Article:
here’s so much room in this world, even now,
Above the azure sea, beneath the arch of clouds.
And Everest’s blue peaks are as yet free,
And not so far invaded by vast crowds.
Yet still he flies toward the solar fire,
A tiny speck, lost in the endless blue,
An Icarus, condemned to heights unknown,
Man of our time, the loner who is new.
by Strannik (Странник)
also known as:
Archbishop John (Shahovskoy) of San Francisco
Ioann Shakhovskoy (Иоанн Шаховской)
Dmitriy Alekseyevich Shakhovskoy
(Дмитрий Алексеевич Шаховской)
translated by April FitzLyon
Additional information: I don’t know by which name and title he is most common referred to so forgive me for listing so many variations. It seems his surname is most often written as Shahovskoy although I usually see the Cyrillic ‘х‘ transliterated as ‘kh‘ elsewhere. Importantly, if somewhat obvious hopefully, he is not to be confused with St John of Shanghai and San Francisco.
Also, despite finding others, I could not find the Russian version of this poem. If you happen to know then please add a link, or copy/paste it, in the comments for others to find. Many thanks.
Archbishop John (Архиепископ Иоанн) of San Francisco was also known as prince Dmitriy Alekseyevich Shahovskoy (князь Дмитрий Алексеевич Шаховской), (1902–1989) during his lifetime. He was an officer of the White Army, wrote under the pseudonym “Strannik” (which means ‘wanderer’ in Russian), was an editor of an emigre literary journal in Paris, a Russian Orthodox monk (later archbishop of San Francisco and the West) in the Orthodox Church in America.
John (Shahovskoy), Archbishop of San Francisco was one of the many émigrés from the Russian civil war who entered a monastic life in the Orthodox Church and became a diocesan bishop in the United States. After first being consecrated Bishop of Brooklyn in the American Metropolia, he was elected Bishop of San Francisco and Western America and Archbishop in 1961, a position he held until his retirement in 1973.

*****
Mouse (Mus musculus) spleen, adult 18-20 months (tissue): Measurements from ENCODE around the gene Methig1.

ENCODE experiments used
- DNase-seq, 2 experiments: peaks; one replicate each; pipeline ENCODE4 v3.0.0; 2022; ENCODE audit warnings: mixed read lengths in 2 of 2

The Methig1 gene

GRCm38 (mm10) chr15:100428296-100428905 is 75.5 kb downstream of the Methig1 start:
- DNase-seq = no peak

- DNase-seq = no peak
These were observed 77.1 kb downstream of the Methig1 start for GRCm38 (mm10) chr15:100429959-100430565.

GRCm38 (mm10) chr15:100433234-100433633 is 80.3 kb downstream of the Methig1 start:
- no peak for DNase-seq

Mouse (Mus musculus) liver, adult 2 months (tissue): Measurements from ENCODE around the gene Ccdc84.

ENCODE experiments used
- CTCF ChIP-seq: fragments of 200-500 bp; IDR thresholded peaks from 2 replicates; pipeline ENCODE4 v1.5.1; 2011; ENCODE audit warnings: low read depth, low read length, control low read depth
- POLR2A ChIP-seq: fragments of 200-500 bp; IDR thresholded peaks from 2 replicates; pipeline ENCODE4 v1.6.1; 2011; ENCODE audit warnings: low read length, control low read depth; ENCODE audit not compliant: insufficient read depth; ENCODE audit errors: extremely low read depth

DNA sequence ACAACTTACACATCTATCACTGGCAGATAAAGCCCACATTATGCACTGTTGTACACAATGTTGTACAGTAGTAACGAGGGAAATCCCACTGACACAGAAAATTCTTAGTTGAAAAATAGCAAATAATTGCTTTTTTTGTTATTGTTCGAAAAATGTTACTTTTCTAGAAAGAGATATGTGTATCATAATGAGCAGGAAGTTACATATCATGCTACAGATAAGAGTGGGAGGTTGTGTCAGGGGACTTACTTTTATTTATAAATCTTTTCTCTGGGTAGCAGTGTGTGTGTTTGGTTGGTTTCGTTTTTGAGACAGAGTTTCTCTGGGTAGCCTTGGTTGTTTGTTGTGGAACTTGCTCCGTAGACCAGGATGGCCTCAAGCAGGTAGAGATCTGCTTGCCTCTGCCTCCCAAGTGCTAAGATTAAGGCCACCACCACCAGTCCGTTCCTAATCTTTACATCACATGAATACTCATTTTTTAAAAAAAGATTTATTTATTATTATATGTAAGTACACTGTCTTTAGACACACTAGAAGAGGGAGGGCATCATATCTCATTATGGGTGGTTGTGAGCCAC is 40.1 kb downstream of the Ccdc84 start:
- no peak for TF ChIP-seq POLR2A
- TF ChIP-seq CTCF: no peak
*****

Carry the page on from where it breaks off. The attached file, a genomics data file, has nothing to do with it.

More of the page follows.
There is a site showing the location of his grave with a photo of it.
The nom de plume Strannik (Russian for “Wanderer”) hints at the extraordinary breadth of the life of this child of the old aristocracy, Prince Ioann Shakhovskoy, who became a much-loved spiritual leader – the Russian Orthodox archbishop in faraway San Francisco – and a serious poet of transparent lyricism. Once in 1966 he invited the compiler on this anthology to lunch at a restaurant on the top of a hill in San Francisco. Full of self-respect and dignity he drove slowly as he bombarded the visiting Soviet poet with questions about the younger poetic generation, which he clearly admired. A strange symphony of sound grew around us and finally turned into an incessant blare. The road behind was jammed with cars forced to crawl at turtle speed because this frocked chauffeur paid no attention to the traffic around him as he kept telling over and over again of the fortune and happiness of loving poetry and the misfortune of not. (The idea of this anthology began to grow from that time).Biographical information about Strannik, p.416, ‘Twentieth Century Russian Poetry’ (1993), compiled by Yevgeny Yevtushenko (ed. Albert C. Todd and Max Hayward) , published by Fourth Estate Limited by arrangement with Doubleday of Bantam Doubleday Dell Publishing Group Inc. (transcribed as found in the original text).
Bishop John was not a man detached from the world; he had a lively interest in all things, from literature to politics. Poetry, however, was always the inner-most sacrament, the secret cell of his soul.
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